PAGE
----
KMi are currently looking to fill a number of posts to work in the Open University's Institute of Coding team, comprising academics and technology specialists in learning analytics and distributed ledger technologies. These are:      Systems and Network Administrator supporting IoC infrastructure  Research Assistant / Associate for Blockchain Learning Verification   Research Assistant / Associate for Mainstreaming Learning Analytics    Why join KMi? Take a look at KMi Careers. We promote diversity in employment and welcome applications from all sections of the community.      The Institute of Coding  The Open University (OU) is a major partner in the UK's Institute of Coding (IoC), a new, exciting, national initiative, led by the University of Bath, supported by theme leaders Aston University, Coventry University, the Open University and Queen Mary University of London. The Institute brings together a range of universities, industry, training providers and professional bodies to address the UK's digital skills gaps.  The Institute's vision is to enhance the education and employability of every IoC learner, and ensure that employers and individuals across the UK can access the skills they need to compete in the global digital economy. This unique and innovative collaboration has been made possible with £20m from the Higher Education Funding Council for England and match funding from universities and industry partners.  The Institute of Coding will develop and deliver innovative, industry-focused higher education across the UK. It will develop accredited degree schemes and short courses aimed at professionals in a wide range of sectors, as well as working to widen the participation of women, returners to work and hard to reach groups.    KMi in the IoC   KMi's Professor John Domingue Leads the IoC's first theme on University Learning, which aims to influence computer science teaching in universities nationally. An important part of KMi's work in this theme will be collaboration with the OU's School of Computing & Communication, a number of IoC partners and industry representing employers and educators to:  create an IoC Industrial Accreditation standard that will connect students and employers in new ways, using blockchain based micro accreditation (including badges) and learner records.  mainstream data analytics within IoC partners to enhance teaching and improve educational outcomes.    

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Celebrations for Enrico Daga's viva success!

Mon, 26 Feb 2018 17:37:00 +0000

Staff joined Enrico Daga, Senior Project Officer in KMi's Data Science Group, to celebrate the successful defence of his PhD Thesis: "Knowledge Components and Methods for Policy Propagation in Data Flows". The Thesis examines data-oriented systems and applications which are at the centre of current developments of the World Wide Web (WWW). On the Web of Data (WoD), information sources can be accessed and processed for many purposes. Users need to be aware of any licences or terms of use, which are associated with the data sources they want to use. Conversely, publishers need support in assigning the appropriate policies alongside the data they distribute.   It tackles the problem of policy propagation in data flows - an expression that refers to the way data is consumed, manipulated and produced within processes. It poses the question of what kind of components are required, and how they can be acquired, managed, and deployed, to support users on deciding what policies propagate to the output of a data-intensive system from the ones associated with its input. The problem has been studied in three scenarios: applications of the Semantic Web, workflow reuse in Open Science, and the exploitation of urban data in City Data Hubs. Enrico's examiners were Dr Trevor Collins, Prof. Oscar Corcho of Universidad Politécnica de Madrid, Prof David Robertson of University of Edinburgh and his supervisors were Prof Mathieu d'Aquin and Dr Miriam Fernandez.  For more information about Enrico's projects and publications, visit his profile page.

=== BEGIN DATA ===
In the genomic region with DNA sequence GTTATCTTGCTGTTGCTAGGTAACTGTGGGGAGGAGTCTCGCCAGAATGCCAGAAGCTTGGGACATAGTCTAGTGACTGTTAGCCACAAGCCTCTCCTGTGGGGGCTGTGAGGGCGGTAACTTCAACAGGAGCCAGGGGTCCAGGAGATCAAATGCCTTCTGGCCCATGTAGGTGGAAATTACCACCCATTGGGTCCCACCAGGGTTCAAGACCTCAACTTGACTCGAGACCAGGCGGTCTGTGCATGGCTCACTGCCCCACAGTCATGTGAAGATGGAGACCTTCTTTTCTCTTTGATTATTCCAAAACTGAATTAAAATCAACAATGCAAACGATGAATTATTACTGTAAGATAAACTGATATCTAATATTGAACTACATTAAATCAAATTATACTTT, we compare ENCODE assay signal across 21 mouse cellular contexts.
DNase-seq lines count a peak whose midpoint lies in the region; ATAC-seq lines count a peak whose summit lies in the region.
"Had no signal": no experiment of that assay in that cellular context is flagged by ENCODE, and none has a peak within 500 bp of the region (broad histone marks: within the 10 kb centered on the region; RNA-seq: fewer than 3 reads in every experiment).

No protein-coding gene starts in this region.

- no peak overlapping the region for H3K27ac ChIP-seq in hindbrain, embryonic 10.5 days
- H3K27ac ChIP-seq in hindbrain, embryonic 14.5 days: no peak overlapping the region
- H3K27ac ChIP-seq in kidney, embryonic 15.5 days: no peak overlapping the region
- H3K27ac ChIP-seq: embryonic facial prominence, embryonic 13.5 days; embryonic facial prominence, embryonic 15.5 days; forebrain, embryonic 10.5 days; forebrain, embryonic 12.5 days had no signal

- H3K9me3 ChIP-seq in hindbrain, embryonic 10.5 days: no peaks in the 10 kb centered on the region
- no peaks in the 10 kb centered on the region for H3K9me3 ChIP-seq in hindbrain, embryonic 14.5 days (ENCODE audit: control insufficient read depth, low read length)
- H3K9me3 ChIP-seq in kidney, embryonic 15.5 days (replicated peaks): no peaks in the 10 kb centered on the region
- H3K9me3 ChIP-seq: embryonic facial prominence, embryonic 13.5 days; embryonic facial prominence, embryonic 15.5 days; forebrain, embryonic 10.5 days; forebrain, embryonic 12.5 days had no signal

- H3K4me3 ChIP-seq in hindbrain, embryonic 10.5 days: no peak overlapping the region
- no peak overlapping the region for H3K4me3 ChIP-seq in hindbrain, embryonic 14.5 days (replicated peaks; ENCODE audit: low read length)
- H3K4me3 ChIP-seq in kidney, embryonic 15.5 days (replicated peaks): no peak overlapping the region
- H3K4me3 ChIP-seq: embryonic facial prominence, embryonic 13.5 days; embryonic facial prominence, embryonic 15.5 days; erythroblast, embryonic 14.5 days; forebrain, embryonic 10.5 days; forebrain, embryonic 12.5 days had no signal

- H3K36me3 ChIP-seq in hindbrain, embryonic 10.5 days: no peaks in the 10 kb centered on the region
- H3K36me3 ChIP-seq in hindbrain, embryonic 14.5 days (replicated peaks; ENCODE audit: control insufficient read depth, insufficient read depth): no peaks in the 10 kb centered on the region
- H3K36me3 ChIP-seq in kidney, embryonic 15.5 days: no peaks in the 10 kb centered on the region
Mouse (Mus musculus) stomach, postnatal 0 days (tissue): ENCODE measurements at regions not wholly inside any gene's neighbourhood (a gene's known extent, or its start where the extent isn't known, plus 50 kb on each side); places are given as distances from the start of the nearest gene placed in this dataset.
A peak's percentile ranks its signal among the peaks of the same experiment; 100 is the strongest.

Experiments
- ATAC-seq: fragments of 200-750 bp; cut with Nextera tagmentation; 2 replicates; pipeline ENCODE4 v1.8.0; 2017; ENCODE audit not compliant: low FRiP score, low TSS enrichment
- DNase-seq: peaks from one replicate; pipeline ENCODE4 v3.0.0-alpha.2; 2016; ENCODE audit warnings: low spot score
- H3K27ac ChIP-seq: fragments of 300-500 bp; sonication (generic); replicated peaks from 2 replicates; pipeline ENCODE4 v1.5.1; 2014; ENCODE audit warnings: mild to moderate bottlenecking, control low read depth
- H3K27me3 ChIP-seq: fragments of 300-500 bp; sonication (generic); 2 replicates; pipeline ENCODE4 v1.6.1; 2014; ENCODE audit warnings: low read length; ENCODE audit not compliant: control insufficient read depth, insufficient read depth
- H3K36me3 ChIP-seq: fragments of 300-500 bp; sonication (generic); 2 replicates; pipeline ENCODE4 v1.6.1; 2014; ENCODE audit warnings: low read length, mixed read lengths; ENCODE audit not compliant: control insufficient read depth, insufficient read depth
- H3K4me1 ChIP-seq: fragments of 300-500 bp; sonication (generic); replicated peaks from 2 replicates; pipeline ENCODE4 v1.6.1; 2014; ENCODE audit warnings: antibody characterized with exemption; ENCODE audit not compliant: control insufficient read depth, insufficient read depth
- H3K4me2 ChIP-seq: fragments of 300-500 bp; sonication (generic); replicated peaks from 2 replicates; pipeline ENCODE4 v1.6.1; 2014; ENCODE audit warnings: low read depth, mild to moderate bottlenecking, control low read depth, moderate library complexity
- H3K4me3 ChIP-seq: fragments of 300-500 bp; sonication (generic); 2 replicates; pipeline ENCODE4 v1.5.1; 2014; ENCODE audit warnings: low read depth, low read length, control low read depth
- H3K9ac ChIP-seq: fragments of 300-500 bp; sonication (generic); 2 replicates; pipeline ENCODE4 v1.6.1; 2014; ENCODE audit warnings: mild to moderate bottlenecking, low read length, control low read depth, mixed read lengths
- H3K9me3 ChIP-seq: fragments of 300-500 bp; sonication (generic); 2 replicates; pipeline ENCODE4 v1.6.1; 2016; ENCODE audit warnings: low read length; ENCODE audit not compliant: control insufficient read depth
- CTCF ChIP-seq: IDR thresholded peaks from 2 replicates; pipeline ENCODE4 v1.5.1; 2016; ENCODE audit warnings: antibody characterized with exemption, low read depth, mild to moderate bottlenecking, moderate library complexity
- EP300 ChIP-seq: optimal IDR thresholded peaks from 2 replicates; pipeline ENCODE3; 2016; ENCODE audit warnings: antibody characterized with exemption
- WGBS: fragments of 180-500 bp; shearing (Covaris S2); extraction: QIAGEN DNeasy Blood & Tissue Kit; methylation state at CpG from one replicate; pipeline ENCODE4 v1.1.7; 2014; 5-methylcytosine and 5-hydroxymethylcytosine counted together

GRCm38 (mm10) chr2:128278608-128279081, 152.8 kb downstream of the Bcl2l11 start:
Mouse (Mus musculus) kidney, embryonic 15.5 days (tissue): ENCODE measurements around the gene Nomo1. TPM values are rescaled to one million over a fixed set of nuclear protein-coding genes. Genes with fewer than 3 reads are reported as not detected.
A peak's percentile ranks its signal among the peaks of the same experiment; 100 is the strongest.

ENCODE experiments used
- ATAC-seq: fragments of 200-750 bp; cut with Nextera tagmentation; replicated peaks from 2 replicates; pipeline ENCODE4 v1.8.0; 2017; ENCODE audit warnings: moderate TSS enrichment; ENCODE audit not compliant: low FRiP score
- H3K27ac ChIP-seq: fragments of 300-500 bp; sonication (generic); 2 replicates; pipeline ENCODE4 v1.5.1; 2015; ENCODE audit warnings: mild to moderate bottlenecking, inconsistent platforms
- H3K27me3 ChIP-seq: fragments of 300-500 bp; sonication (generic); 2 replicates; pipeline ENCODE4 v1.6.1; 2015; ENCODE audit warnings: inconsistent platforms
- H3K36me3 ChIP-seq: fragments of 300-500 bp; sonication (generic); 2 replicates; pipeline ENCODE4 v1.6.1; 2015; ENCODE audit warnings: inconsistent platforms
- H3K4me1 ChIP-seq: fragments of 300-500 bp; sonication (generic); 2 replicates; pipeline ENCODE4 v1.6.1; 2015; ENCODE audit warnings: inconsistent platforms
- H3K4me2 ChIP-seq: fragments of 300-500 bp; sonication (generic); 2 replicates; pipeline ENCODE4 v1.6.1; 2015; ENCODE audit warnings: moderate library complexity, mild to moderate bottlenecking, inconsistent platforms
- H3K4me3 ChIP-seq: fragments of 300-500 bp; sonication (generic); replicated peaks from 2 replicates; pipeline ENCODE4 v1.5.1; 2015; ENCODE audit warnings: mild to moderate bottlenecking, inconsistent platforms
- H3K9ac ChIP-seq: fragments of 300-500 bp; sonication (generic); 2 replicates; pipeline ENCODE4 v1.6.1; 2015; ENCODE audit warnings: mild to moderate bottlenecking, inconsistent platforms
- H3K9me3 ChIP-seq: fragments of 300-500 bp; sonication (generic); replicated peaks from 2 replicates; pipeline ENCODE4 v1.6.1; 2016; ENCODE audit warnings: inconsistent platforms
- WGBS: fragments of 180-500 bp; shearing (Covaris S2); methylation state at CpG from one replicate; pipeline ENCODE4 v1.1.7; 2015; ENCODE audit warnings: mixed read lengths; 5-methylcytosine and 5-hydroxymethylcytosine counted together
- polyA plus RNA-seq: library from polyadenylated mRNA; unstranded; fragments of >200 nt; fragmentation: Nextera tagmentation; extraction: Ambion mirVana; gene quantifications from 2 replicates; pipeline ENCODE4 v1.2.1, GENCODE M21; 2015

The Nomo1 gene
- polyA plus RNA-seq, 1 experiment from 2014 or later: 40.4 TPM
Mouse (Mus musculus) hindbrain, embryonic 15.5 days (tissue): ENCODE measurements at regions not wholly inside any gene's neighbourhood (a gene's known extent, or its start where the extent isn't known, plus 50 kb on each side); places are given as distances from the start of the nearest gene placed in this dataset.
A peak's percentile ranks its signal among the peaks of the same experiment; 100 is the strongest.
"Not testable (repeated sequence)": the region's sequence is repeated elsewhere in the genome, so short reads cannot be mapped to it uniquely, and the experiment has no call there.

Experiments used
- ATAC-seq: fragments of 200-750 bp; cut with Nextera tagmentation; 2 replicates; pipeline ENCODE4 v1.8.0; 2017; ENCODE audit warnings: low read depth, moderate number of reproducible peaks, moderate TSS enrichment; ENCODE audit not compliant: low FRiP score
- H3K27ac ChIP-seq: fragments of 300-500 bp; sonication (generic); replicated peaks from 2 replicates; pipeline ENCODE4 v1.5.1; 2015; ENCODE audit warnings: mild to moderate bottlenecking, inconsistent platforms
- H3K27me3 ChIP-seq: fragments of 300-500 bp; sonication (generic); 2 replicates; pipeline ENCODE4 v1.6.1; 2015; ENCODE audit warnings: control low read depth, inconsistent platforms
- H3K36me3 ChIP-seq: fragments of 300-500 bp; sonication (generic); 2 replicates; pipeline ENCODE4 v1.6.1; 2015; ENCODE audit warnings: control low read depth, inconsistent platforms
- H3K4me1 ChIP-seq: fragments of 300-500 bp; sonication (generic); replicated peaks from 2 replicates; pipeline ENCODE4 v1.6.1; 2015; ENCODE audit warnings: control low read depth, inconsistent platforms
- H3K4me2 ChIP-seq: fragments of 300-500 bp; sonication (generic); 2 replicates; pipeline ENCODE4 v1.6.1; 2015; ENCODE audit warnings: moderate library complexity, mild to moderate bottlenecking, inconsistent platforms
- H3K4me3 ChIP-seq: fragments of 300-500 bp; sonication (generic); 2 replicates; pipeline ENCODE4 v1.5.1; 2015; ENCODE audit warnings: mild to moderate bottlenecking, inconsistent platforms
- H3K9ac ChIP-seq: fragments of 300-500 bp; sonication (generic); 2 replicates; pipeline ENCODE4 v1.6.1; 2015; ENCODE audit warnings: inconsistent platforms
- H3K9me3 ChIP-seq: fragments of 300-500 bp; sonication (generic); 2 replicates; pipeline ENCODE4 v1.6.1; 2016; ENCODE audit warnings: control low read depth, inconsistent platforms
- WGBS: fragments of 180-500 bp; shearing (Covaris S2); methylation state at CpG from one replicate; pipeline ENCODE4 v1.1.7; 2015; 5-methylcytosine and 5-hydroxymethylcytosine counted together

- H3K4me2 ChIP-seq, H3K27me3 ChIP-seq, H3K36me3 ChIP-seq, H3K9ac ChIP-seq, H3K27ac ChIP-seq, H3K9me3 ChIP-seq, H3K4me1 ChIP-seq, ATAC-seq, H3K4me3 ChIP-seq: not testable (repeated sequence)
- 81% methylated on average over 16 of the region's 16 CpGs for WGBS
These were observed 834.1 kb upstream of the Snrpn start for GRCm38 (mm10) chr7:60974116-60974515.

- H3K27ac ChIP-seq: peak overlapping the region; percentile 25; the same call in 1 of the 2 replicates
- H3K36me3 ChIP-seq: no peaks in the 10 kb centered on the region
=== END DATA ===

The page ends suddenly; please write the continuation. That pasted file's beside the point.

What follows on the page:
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Augmented Reality App for Students Studying SK299

Wed, 07 Feb 2018 11:26:00 +0000

The SK299 Human biology app is the second Augmented Reality (AR) application developed by Paul Hogan in KMi that is used by students studying an Open University module and is a collaboration between KMi and STEM partners. It is a unique application designed to support and enhance the learning of the structure and function of the heart as part of the Open University module, SK299, or as a stand-alone app.  The app consists of an anatomically accurate heart which can be viewed in three dimensions, in cross section and also as a 'zoomed in' virtual exploration.   The app has a range of functions to help develop the learning and understanding of how the heart beats and the cardiac cycle.  By selecting 'Show pins' all the major anatomical structures of the human heart are identified and selecting a pin provides the name and description.  There is the option to show the blood flow through the heart. All the options are available as a stationary or  beating heart, the rate of which can be fully adjusted aiding the understanding of the mechanical events of the heart beat.   The app will help students at all educational levels to develop and extend their knowledge and understanding of the heart beat. The application is available on Android, iOS (both from 15th February), Windows and MacOS.  Note that AR is not present on the desktop versions.